# How to optimize Cartesian product

Is there a better way to compute cartesian product. Since cartesian product is a special case that differs on each case. I think, I need to explain what I need to achieve and why I end up doing cartesian product. Please help me if cartesian product is the only solution for my problem. If so, how to improve the performance.

## Background:

We are trying to help customers to buy products cheaper.

Let say customer ordered 5 products (prod1, prod2, prod3, prod4, prod5).

Each ordered product has been offered by different vendors.

## Representation Format1:

Vendor1 - offers prod1, prod2, prod4

vendor2 - offers prod1, prod5

vendor3 - offers prod1, prod2, prod5

vendor4 - offers prod1

vendor5 - offers prod2 vendor6 - offers prod3, prod4

In other words

## Representation Format2:

Prod1 - offered by vendor1, vendor2, vendor3, vendor4

Prod2 - offered by vendor5, vendor3, vendor1

prod3 - offered by vendor6

prod4 - offered by vendor1, vendor6

prod5 - offered by vendor3, vendor2

Now to choose the best vendor based on the price. We can sort the products by price and take the first one.

In that case we choose

prod1 from vendor1

prod2 from vendor5

prod3 from vendor6

prod4 from vendor1

prod5 from vendor3

## Complexity:

since we chose 4 unique vendors, we need to pay 4 shipping price.

Also each vendor has a minimum purchase order. If we don't meet then we end up paying that charge as well.

In order to choose the best combination of product. We have to do cartesian product of offered products to compute the total price.

``````total price computation algorithm:

foreach unique vendor
if(sum(product price offered by specific vendor * quantity)<minimum purchase order limit specified by specific vendor)
totalprice +=sum(product price * quantity) + minimum purchase charge + shipping price
else
totalprice +=sum(product price * quantity) + shipping price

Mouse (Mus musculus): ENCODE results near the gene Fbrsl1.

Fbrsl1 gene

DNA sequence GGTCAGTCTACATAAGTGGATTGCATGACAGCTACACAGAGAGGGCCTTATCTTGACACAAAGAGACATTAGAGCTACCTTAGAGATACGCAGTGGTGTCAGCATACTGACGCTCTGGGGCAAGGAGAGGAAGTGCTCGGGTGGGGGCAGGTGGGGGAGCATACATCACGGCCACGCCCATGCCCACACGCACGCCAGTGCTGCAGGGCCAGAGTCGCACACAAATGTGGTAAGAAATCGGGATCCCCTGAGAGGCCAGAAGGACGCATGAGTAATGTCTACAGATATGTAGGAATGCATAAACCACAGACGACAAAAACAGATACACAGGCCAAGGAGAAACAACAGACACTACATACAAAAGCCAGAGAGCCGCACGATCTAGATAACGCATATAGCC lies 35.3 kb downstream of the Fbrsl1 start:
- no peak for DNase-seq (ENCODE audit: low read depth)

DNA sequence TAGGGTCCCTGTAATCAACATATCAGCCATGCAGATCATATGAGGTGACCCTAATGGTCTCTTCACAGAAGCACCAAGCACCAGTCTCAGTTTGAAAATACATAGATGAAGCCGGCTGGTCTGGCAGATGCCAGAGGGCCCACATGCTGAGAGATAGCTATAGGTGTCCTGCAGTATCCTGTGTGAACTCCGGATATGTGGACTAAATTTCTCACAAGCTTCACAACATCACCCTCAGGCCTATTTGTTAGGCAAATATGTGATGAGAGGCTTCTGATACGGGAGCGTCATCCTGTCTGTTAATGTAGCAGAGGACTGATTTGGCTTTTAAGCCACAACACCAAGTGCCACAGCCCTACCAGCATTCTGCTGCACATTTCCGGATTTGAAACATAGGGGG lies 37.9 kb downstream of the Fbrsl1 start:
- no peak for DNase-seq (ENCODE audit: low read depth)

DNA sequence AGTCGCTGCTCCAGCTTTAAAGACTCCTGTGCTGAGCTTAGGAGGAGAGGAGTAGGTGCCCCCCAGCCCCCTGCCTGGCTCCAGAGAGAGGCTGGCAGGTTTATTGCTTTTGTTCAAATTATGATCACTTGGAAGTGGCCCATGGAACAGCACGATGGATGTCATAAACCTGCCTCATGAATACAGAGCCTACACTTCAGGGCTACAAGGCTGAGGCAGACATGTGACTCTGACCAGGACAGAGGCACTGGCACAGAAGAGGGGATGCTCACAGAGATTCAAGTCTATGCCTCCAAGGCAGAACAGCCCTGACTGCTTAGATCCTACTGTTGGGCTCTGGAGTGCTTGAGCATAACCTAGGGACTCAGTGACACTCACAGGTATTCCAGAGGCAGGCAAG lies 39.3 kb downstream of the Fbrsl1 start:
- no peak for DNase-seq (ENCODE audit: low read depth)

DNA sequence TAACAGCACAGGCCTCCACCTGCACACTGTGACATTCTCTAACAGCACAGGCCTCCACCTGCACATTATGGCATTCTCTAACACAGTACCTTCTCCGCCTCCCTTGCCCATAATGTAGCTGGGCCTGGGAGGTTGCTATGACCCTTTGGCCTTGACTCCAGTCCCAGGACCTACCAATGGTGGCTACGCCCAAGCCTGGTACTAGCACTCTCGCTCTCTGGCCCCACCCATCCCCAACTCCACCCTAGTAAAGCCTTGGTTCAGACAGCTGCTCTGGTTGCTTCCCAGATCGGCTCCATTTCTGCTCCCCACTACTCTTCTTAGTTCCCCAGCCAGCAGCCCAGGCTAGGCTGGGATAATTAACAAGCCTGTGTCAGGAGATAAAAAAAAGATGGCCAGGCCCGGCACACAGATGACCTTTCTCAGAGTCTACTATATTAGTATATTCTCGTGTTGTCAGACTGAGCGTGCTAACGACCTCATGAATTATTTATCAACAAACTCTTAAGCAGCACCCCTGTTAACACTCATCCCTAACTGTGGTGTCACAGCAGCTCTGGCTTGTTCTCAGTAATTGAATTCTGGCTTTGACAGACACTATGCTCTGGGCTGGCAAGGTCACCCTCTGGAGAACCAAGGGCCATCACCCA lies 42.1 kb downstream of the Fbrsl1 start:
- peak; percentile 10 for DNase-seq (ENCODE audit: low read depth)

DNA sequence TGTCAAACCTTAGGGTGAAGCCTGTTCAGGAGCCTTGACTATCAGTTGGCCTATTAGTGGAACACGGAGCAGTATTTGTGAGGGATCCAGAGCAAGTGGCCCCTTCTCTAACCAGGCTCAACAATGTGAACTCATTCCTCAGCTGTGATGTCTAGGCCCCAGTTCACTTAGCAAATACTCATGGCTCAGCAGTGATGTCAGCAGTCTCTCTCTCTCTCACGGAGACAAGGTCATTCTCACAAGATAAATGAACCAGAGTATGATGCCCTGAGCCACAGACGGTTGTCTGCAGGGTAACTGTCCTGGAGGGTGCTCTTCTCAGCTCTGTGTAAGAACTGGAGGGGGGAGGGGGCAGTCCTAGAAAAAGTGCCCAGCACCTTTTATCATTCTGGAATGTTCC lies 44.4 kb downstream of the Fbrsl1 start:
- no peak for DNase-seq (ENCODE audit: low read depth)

end foreach
``````

In our case

{vendor1, vendor2, vendor3, vendor4}

{vendor1, vendor3, vendor5}

{vendor6}

{vendor1, vendor6}

{vendor2, vendor3}

4 * 3 * 1 * 2 * 2 = 48 combination needs to be computed to find the best combination.

{vendor1,vendor1, vendor6, vendor1, vendor2}=totalprice1,

{vendor1, vendor3, vendor6, vendor1, vendor2}=totalprice2,

.

.

{vendor4, vendor5, vendor6, vendor6, vendor3}=totalprice48

Now sort the computed totalprice to find the best combination.

## Actual Problem:

If customer order's more than 15 products.Lets assume, each product has been offered by 8 unique vendor then we end up computing 8^15=35184372088832 combination. Which takes more than couple of hours. If customer order's more than 20 products then it takes more than couple of days.

Is there a solution to approach this problem in a different angle?

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This looks like a linear (or may be dynamic) programming problem, the guys at: math.stackexchange.com/?as=1 may be able to point you to a mathematically sound algorithm for it. Although such algorithms provide optimal solutions they require some background in the subject. –  Emmad Kareem Apr 25 '12 at 20:25
@EmmadKareem: It definitely isn't linear programming (dynamic programming means something completely different). It might be integer linear programming, but I don't see how to write the cost function as linear and even if it was, integer linear programming is NP-hard anyway. –  Jan Hudec Apr 26 '12 at 7:51
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## 1 Answer

Your Problem is in the same category as the famous "travelling salesman problem". Finding the best solution will be very expensive with rising numbers of vendors and products. You can try to implement a backtracking algorithm that tries to cut the solution space as early as possible.

Some ideas are:

1. Start with the "biggest cost" = max(quantity * min(price))
2. Try to minimize the number of vendors (=> try to get more products from a vendor already in the list)
3. add a solution if all items are ordered
4. break and track back if the current total sum is bigger than your best result
5. ...
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What do you mean by "same category"? NP-hard but not in NP? –  scarfridge Apr 26 '12 at 7:01
@scarfridge - It's just a "rough" classification to give an image. Any NP-* problem would have done the job. Btw. the rucksack problem fits even better. –  mrab Apr 26 '12 at 8:39
Okay, so I guess you don't know the scientific name either. –  scarfridge Apr 26 '12 at 10:31
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